So, what’s the key to longevity? Let’s look at some of the players who played the longest in the NBA, and why they could play for so long.
Robert Parish is the NBA’s current leader in games played, appearing in a total of 1,611 NBA games. Parish’s career was practically built for longevity, as when he was in middle school, he rarely ever played. Because of how bad he was early on and how he was a late bloomer, ridiculous expectations were not placed on Parish as soon as he entered college and the NBA. As a backup center for the Golden State Warriors, Parish played in almost every game for four seasons but didn’t play a ridiculous amount of minutes. When he was shipped to Boston along with Kevin McHale, Parish found the perfect role of 3rd option, behind McHale and Bird. Because Bird and McHale handled most of the scoring, Parish could still score nearly 20 points while not having to deal with the crushing double-teams that Bird was faced with (often, Parish would become open off of these double-teams) and while he played in the post, his style was not a bruising style like that of the Detroit Pistons. The Chief was always in shape, and even after he left the Celtics and eventually the Hornets, he played on the Bulls, where Michael Jordan was busy with the spotlight. Scottie Pippen and Dennis Rodman were next up, so Parish could play 43 games for them and win a championship before retiring on a bright spot.
Although Lebron James‘ health has started to deteriorate in recent years, he still has amazing longevity. James spends over $1 million on his body every year, and spends hours a day doing PT, massages, and at least 30 minutes of stretching. James also takes hot and ice baths, as well as icing his knees every day; he’s been doing that since 7th grade. With all this, it’s no wonder why James has had such a long career, and is the only player left in the 2003 NBA Draft class that is still playing to this day.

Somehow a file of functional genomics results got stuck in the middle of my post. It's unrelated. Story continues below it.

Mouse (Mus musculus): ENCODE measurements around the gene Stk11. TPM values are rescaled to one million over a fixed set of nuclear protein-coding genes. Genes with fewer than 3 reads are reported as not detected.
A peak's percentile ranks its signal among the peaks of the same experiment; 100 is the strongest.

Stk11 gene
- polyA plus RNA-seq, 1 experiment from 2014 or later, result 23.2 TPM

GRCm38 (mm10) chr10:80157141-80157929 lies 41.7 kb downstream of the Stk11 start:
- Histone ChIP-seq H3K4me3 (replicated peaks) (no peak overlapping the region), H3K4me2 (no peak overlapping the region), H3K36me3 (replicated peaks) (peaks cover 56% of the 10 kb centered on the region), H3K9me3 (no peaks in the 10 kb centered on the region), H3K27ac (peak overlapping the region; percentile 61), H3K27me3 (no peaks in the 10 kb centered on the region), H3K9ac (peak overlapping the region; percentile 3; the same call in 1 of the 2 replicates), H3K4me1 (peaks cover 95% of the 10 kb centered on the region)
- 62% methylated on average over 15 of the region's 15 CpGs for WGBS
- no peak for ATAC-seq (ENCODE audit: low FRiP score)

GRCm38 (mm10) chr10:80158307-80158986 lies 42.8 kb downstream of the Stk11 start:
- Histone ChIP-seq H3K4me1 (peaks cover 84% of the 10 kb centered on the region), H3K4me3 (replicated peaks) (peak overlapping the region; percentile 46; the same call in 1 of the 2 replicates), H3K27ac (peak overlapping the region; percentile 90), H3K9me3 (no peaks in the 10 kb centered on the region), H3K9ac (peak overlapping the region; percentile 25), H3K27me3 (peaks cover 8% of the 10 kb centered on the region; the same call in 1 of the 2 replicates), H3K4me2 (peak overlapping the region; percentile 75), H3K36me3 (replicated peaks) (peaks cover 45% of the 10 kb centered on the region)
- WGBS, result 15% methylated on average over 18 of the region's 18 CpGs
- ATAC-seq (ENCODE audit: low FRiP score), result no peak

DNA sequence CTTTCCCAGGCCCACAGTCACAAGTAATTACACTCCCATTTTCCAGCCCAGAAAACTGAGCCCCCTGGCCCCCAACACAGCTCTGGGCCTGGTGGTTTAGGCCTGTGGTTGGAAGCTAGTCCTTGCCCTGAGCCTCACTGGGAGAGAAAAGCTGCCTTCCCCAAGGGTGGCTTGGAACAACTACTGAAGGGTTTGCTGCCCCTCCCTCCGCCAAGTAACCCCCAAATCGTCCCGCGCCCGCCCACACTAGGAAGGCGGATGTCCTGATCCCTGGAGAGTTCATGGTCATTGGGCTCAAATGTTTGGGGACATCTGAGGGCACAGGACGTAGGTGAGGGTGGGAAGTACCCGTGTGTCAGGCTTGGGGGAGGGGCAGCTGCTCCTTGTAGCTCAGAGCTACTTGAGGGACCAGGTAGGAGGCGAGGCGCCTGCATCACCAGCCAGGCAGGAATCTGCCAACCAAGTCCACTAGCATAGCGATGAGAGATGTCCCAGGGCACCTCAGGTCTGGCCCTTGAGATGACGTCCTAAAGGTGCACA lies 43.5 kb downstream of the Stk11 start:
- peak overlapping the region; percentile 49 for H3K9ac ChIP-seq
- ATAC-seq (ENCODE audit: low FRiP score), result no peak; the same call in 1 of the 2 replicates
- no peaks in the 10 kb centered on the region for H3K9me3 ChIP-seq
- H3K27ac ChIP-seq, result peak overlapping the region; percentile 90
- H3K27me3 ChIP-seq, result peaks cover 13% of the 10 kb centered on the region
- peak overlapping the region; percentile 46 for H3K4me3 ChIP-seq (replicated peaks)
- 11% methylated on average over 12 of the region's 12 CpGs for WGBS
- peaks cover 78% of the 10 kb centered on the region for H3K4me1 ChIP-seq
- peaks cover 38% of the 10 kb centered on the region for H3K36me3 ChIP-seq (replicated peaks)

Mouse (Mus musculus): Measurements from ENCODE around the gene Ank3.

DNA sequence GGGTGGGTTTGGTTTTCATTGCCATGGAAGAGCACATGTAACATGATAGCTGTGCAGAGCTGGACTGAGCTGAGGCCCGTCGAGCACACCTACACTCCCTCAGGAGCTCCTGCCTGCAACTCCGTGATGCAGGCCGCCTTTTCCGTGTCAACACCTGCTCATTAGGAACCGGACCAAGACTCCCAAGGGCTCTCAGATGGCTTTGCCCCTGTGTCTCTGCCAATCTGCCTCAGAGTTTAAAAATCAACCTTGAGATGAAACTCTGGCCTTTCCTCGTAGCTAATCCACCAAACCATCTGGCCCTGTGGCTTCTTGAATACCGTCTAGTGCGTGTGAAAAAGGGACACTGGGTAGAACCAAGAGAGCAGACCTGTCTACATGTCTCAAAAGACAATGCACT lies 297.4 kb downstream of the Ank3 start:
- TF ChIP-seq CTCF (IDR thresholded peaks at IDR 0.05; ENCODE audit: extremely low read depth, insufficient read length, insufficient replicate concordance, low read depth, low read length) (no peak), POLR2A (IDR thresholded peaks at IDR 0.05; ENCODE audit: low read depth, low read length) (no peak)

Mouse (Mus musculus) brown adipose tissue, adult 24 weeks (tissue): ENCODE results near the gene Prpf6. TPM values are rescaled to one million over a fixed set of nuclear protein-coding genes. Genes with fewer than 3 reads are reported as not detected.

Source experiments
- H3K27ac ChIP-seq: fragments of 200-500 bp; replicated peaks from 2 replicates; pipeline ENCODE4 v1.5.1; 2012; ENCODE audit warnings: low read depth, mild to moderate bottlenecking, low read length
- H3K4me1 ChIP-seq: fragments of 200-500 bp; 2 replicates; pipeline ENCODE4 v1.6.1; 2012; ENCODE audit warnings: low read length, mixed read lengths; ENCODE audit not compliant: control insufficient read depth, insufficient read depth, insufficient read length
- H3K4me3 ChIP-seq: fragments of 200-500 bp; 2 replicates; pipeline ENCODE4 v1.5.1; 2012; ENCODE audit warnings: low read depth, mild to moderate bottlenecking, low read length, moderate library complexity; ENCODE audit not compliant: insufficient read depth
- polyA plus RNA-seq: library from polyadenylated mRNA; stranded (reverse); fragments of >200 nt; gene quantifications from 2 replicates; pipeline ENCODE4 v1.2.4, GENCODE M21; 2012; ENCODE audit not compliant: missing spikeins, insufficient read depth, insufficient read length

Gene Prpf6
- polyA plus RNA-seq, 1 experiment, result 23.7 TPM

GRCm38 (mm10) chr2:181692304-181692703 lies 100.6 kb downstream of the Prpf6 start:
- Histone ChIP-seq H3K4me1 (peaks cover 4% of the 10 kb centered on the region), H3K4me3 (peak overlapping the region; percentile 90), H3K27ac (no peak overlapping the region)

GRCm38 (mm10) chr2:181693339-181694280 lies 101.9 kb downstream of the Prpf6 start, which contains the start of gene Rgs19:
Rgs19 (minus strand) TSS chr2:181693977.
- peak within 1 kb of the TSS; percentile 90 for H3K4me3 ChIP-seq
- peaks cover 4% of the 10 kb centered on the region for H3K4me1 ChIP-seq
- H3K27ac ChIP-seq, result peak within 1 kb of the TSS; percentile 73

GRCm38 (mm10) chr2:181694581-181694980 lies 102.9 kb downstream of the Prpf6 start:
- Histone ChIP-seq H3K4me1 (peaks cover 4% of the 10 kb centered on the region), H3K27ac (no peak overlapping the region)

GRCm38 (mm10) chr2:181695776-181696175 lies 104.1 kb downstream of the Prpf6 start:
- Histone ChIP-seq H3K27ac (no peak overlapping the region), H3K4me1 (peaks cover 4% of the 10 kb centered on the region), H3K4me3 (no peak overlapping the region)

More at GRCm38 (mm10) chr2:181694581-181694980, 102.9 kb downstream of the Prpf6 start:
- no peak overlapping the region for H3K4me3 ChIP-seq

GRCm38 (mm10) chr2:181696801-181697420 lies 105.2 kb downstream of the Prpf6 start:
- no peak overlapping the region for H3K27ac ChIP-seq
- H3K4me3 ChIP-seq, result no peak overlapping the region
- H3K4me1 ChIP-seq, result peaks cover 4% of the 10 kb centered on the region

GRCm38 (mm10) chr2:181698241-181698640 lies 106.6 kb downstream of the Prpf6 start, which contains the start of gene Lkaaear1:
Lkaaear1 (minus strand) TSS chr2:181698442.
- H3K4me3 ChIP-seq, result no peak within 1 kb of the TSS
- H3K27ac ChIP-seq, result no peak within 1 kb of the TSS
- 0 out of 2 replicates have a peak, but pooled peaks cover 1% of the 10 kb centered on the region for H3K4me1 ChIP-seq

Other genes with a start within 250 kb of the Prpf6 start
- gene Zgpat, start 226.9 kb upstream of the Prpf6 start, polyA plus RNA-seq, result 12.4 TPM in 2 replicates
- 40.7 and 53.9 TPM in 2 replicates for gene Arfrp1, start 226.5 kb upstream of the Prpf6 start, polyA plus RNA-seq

Vince Carter in particular got lucky with his NBA career. Carter played shooting guard and small forward for most of his career (in Atlanta for his last two seasons he played power forward), so he was not in the kind of role that gave him a higher chance to be injured. Carter also never had any season ending injuries, which helped him a lot. There were small nagging injuries in the early 2000s, but nothing that halted or shortened his career like it did for his cousin Tracy McGrady. With a little bit of luck and a 6’6″ body, Carter was able to play for 22 years in the NBA, the most ever in a career.
Kareem Abdul-Jabbar, much like Parish, did not have a bully-ball approach to the game, and his sky hook did not take a toll on his body the way Shaquille O’Neal and Charles Barkley had when they were posting up their opponents. Abdul-Jabbar was able to play in 20 NBA seasons, and because of how he played the game, he never appeared in less than 74 games in an NBA regular season. The thing that Abdul-Jabbar was associated with in terms of injuries were migraines, which are painful, but do not take weeks to recover from. An approach to playing the game that didn’t physically destroy him, no major career altering injuries, and playing with other superstars like Magic Johnson, Oscar Robertson, and James Worthy to help take the pressure off led to the longevity of Abdul-Jabbar, who can make the case for the second or third greatest player of all time.
In conclusion, the key to a long NBA career is to find the perfect situation, not play too bruising a play style, and do everything you can to help your body keep up for longer, such as stretching, icing, and physical therapy. Hopefully this has helped explain what makes players more likely to become injury prone. Don’t forget to follow the NBA Blog, and as always, have an awesome day!